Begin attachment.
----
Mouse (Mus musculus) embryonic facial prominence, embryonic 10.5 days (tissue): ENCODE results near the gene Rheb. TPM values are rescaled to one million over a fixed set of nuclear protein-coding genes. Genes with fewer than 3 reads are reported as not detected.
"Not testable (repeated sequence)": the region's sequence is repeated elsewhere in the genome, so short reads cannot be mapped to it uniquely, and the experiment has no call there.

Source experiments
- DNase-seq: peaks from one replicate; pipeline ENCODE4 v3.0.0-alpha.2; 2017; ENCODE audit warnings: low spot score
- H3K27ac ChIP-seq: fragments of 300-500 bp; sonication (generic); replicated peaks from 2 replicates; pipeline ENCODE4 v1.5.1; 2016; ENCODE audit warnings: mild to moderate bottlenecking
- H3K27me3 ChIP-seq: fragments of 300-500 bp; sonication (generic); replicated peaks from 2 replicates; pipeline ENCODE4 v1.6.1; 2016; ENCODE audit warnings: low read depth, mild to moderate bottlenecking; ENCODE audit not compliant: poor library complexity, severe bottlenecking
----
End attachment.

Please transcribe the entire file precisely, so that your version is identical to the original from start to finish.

Mouse (Mus musculus) embryonic facial prominence, embryonic 10.5 days (tissue): ENCODE results near the gene Rheb. TPM values are rescaled to one million over a fixed set of nuclear protein-coding genes. Genes with fewer than 3 reads are reported as not detected.
"Not testable (repeated sequence)": the region's sequence is repeated elsewhere in the genome, so short reads cannot be mapped to it uniquely, and the experiment has no call there.

Source experiments
- DNase-seq: peaks from one replicate; pipeline ENCODE4 v3.0.0-alpha.2; 2017; ENCODE audit warnings: low spot score
- H3K27ac ChIP-seq: fragments of 300-500 bp; sonication (generic); replicated peaks from 2 replicates; pipeline ENCODE4 v1.5.1; 2016; ENCODE audit warnings: mild to moderate bottlenecking
- H3K27me3 ChIP-seq: fragments of 300-500 bp; sonication (generic); replicated peaks from 2 replicates; pipeline ENCODE4 v1.6.1; 2016; ENCODE audit warnings: low read depth, mild to moderate bottlenecking; ENCODE audit not compliant: poor library complexity, severe bottlenecking